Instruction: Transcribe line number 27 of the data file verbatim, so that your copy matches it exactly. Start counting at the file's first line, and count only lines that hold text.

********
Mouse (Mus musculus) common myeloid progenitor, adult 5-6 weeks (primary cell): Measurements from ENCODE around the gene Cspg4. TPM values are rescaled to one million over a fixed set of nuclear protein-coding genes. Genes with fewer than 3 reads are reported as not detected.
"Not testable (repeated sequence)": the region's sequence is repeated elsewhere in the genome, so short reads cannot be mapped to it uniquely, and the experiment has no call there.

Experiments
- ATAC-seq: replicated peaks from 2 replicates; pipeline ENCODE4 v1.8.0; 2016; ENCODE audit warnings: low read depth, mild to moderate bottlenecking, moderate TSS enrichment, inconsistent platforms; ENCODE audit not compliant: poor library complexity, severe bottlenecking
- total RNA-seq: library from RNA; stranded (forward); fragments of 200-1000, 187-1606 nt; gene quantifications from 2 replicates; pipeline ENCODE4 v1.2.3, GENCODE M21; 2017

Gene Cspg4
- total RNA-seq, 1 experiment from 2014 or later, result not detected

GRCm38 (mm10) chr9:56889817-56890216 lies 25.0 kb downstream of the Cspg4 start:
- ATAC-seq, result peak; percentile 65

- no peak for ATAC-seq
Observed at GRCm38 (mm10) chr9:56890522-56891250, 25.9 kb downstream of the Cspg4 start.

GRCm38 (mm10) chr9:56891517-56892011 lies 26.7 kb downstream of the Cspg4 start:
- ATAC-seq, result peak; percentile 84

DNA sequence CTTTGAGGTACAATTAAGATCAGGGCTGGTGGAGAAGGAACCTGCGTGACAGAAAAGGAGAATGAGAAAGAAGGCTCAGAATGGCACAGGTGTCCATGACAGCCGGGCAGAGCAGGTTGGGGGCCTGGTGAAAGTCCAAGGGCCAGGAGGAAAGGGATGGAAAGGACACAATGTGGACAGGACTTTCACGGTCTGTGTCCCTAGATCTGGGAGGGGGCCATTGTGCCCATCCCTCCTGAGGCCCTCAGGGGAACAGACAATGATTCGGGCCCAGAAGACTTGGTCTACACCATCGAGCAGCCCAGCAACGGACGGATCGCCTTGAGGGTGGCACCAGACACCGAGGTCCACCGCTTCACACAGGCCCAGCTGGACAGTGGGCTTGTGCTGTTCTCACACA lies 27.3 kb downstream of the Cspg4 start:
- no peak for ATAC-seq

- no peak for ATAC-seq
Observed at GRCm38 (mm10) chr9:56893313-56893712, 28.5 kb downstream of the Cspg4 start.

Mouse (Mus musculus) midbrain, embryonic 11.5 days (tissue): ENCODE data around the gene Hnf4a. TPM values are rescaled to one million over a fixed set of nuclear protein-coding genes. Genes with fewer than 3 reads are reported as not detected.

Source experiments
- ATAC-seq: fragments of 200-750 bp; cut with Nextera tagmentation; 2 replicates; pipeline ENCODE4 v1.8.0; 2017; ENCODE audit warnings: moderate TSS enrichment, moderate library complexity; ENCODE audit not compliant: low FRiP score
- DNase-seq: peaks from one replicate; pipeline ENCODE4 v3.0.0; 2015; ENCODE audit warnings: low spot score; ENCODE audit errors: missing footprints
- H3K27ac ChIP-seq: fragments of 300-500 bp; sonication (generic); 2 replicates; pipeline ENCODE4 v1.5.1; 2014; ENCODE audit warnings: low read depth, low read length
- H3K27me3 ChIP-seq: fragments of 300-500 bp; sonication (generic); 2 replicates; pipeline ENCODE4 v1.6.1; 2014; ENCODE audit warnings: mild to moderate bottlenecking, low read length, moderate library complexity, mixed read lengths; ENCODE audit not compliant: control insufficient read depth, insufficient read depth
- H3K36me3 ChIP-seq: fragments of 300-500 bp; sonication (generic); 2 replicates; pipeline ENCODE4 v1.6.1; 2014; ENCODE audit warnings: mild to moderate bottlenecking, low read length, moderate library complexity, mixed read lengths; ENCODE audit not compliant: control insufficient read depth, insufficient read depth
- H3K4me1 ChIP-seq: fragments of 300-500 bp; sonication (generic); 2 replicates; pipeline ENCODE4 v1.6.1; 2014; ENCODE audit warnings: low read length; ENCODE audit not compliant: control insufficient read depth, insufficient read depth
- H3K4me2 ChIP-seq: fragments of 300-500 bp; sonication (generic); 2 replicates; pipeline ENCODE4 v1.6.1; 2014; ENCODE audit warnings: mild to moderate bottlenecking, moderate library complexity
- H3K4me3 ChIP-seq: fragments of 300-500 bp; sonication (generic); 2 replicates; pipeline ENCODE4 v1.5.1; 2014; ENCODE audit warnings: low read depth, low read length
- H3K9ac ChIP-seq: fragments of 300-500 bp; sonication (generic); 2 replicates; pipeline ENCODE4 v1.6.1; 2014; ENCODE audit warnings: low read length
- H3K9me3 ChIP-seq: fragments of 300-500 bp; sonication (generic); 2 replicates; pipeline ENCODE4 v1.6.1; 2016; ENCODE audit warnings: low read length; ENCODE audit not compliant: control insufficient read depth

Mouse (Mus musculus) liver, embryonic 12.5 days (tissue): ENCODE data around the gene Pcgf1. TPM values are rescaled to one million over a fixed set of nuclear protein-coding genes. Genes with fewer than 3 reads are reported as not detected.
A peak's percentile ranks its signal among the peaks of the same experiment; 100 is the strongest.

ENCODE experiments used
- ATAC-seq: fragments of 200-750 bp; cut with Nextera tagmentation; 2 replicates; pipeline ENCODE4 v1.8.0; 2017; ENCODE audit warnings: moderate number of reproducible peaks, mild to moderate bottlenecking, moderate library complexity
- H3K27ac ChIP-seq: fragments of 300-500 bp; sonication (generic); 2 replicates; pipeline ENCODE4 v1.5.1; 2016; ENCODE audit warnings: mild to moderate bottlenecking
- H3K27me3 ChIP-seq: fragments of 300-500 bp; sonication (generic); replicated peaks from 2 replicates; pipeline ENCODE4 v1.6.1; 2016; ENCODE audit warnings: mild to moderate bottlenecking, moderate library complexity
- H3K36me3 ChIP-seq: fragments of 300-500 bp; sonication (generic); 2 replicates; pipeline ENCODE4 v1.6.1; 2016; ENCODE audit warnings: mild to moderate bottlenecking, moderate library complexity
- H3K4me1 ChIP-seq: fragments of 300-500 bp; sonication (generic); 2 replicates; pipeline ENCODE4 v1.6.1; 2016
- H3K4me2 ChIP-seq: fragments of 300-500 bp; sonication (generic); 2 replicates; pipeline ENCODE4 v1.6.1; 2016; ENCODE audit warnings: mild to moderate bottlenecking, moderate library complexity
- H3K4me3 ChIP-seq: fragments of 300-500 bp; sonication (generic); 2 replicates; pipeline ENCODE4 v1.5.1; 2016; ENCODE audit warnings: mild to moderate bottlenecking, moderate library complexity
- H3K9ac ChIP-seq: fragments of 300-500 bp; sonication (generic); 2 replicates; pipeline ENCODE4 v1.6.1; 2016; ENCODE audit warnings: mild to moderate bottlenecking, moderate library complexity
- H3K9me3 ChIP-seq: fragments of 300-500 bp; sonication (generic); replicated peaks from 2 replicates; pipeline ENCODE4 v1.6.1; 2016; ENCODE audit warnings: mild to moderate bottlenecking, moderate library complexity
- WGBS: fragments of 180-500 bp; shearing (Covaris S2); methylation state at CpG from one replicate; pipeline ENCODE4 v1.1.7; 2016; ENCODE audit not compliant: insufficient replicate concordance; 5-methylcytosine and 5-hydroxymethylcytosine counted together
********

- H3K4me3 ChIP-seq: fragments of 300-500 bp; sonication (generic); 2 replicates; pipeline ENCODE4 v1.5.1; 2014; ENCODE audit warnings: low read depth, low read length